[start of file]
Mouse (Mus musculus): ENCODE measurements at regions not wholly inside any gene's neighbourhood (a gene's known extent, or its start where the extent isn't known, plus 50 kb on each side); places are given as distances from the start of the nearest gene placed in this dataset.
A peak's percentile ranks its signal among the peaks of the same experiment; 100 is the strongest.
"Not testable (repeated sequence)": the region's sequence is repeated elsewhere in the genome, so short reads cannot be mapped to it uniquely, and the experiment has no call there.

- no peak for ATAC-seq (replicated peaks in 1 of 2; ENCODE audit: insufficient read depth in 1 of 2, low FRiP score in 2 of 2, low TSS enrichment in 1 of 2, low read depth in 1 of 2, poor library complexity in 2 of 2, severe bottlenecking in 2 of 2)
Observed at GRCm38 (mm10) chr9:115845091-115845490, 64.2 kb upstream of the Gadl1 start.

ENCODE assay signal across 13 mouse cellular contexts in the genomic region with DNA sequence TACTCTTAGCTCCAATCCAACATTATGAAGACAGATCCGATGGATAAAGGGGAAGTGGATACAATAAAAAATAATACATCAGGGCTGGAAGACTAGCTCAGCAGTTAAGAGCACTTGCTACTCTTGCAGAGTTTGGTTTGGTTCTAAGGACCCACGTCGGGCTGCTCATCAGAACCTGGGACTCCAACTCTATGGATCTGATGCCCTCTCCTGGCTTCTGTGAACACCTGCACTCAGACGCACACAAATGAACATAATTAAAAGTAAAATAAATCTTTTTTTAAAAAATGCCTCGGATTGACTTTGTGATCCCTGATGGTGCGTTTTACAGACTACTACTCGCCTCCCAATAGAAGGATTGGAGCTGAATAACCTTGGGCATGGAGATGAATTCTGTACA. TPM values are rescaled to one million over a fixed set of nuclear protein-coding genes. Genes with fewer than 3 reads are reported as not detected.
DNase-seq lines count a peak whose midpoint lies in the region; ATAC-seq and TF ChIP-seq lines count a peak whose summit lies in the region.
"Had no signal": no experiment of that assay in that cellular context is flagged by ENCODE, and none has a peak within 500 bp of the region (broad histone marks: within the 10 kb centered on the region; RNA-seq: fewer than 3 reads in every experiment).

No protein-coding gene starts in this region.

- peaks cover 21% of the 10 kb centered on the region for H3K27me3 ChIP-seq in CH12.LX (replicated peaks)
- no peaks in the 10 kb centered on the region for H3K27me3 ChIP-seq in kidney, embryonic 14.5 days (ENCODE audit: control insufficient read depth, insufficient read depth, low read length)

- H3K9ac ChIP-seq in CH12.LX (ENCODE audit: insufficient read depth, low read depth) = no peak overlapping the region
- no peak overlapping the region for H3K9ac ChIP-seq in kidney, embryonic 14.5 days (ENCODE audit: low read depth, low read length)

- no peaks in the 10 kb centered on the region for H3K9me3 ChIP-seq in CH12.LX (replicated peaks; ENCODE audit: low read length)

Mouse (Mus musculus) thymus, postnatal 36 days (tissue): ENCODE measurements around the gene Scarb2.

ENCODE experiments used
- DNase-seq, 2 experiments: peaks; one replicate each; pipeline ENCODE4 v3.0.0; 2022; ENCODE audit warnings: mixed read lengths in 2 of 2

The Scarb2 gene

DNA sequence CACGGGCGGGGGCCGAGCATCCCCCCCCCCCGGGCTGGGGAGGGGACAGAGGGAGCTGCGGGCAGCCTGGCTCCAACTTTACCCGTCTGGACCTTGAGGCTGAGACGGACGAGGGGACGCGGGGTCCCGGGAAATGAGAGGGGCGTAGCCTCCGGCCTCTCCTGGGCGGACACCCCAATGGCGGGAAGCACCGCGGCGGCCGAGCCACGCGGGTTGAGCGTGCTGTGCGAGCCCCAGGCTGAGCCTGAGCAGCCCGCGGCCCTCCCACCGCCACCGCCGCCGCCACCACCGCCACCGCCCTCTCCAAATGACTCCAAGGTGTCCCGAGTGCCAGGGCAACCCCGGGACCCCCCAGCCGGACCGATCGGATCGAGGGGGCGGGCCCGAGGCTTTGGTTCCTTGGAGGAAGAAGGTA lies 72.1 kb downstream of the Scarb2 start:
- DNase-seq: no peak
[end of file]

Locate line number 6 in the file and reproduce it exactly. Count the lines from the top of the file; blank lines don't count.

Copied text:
ENCODE assay signal across 13 mouse cellular contexts in the genomic region with DNA sequence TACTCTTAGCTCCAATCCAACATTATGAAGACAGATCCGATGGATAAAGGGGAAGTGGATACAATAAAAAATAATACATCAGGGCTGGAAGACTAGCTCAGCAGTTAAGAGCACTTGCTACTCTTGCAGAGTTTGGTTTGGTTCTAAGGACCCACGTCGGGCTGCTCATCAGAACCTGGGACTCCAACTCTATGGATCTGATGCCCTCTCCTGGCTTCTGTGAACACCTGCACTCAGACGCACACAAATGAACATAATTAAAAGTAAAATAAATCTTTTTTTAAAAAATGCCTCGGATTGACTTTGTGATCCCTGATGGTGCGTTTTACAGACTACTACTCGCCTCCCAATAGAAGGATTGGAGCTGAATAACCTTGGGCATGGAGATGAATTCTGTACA. TPM values are rescaled to one million over a fixed set of nuclear protein-coding genes. Genes with fewer than 3 reads are reported as not detected.